Interview: How much selfishness is healthy for children?

What are the characteristics of selfish children? And how can parents strengthen a shy child so that it does not go under? A conversation with psychologist Stefanie Rietzler.

If you divide children into two drawers, there seem to be the selfish children who usually only think of themselves – and on the other hand the considerate children who often hold back and are not always preoccupied with their own advantage (and unfortunately often due to also drawing the short straw).

When we think of Pippi Longstocking, we imagine the strongest girl in the world who can do anything and always believes in herself. But if we are to be honest, then Pippi is social but also a little selfish and likes to be a leader. And yet she is still the role model for many children today. Her best friend Annika, on the other hand, is more of a reserved, well-behaved girl who follows rules and puts her own needs first – in contrast to the wayward Pippilotta.

But how much selfishness is actually healthy? We have it with you Psychologist and author Stefanie Rietzler spoken. Among other things, she has written two books on self-esteem and self-confidence (For parents: “Safe, brave, free – this is how children find inner strength”; For children: “Jaron on the trail of happiness”) and runs an academy for learning coaching in Zurich.

PARENTS: From an early age, many children are boxed in and labeled as either selfish or social. Should we be more careful with such assessments?

Stephanie Rietzler: Especially with children, we should be careful with such attributions. For young children are not able to put themselves in the place of their fellow human beings, put their needs aside and understand how their behavior affects others.

When are children able to empathize with their fellow human beings?

Most children can not empathize with others and take their perspective into account until they are around four to six years old – and only to a certain extent.

Many parents probably do not even know it …

No, and they are similarly frustrated when the toddler behaves in a supposedly ruthless way: “He wants to knock his head through the wall!”, “You can not just tear your brother’s toy away, you must be able to share it. Too!” When we describe children’s normal behavior as selfish, we are doing them an injustice. Children can only act really selfishly from school age if they consciously gain benefits at the expense of others.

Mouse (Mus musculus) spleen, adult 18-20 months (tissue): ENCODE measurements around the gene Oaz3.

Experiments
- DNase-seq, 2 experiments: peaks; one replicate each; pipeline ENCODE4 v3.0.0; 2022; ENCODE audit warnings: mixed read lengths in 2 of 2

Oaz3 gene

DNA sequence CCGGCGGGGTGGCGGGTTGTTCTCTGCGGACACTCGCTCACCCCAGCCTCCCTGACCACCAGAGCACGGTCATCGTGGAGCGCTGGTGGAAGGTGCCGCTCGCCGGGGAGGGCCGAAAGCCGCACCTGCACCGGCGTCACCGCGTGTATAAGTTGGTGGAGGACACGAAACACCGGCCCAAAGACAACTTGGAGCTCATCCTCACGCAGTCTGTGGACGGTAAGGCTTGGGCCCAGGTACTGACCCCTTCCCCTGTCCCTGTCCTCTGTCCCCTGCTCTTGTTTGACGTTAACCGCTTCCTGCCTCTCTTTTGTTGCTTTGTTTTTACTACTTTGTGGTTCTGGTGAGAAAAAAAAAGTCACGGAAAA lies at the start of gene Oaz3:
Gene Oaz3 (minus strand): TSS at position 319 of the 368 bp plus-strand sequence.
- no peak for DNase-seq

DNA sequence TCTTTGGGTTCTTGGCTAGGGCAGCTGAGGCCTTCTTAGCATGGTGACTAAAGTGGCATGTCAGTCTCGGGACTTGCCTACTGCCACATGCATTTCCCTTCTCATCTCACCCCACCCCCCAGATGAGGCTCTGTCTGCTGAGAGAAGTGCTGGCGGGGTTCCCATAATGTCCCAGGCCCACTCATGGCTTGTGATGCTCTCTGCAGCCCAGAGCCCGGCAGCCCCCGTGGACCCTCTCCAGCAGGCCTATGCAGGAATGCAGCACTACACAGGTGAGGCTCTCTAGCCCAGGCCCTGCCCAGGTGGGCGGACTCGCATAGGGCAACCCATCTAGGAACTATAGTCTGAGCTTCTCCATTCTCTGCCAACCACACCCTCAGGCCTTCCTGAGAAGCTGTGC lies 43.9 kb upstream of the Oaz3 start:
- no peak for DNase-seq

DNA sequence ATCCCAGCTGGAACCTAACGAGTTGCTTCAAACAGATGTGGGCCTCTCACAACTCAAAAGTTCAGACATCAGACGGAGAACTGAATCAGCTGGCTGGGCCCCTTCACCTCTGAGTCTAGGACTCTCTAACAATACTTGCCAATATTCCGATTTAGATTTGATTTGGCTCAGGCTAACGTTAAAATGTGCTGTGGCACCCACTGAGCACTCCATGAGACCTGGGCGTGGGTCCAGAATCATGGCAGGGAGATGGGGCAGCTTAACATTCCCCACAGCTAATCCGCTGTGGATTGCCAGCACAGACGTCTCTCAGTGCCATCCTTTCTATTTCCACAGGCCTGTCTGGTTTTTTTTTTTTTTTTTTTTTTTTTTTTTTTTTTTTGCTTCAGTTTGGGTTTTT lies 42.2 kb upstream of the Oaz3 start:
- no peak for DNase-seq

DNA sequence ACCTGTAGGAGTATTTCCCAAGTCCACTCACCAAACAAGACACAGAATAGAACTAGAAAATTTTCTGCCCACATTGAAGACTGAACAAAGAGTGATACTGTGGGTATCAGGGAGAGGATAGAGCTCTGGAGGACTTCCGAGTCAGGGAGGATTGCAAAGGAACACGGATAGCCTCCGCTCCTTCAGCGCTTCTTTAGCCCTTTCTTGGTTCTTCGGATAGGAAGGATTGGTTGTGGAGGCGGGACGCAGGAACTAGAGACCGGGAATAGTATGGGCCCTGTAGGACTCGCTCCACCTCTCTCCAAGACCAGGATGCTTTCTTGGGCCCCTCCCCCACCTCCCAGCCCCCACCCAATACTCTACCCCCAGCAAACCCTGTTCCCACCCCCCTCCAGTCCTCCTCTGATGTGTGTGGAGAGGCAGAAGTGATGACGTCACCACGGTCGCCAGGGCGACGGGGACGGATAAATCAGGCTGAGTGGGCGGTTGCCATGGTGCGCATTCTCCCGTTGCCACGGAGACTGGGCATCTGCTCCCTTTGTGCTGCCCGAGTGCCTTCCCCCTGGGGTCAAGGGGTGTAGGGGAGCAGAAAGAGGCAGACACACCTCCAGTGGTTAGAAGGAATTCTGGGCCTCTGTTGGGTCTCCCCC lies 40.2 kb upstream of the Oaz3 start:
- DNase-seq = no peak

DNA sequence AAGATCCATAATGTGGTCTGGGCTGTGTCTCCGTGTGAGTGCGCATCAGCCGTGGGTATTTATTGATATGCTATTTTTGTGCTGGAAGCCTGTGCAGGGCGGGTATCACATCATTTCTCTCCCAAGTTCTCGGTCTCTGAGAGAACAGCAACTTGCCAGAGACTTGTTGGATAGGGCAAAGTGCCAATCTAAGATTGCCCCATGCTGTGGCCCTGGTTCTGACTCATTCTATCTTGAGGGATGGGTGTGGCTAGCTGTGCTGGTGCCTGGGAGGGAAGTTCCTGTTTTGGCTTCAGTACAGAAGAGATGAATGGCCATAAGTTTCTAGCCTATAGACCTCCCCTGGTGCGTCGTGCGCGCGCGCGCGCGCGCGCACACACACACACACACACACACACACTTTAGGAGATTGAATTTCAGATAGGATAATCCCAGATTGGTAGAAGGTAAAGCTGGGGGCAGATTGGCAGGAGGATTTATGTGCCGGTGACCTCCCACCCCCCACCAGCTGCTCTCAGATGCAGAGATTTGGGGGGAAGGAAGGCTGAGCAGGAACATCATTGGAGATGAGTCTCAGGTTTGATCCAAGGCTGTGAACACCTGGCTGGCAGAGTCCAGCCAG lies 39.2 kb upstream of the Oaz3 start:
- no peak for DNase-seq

But not all children do that, are they?

Like all of us, children have a strong need to belong. They want to be accepted by others and depend on being valued as part of a family, class, clique or friendship to thrive. Associated with this is the fear of being rejected by others. In some children, this fear is so great that they adapt to their surroundings and constantly put their wishes and needs aside. Here there is a risk that they fall short, are exploited by friends and classmates and do not reach their goals.

What advice would you give to children who are often neglected?

Once accompanied, these children must be allowed to discover: Is it still giving and taking, or am I being exploited? Where do I make myself small? Where do others get an advantage at my expense? And they should learn to fight back.

And how much elbow mentality is healthy?

It should not be about determining the right level of elbow-jerk mentality or the optimal dose of selfishness. It is much healthier for children to develop their own inner voice and listen to it. That they can perceive what they need and what is important to them; that they express and advocate for their needs; that they can distance themselves from the demands and expectations of others if they are not good for them.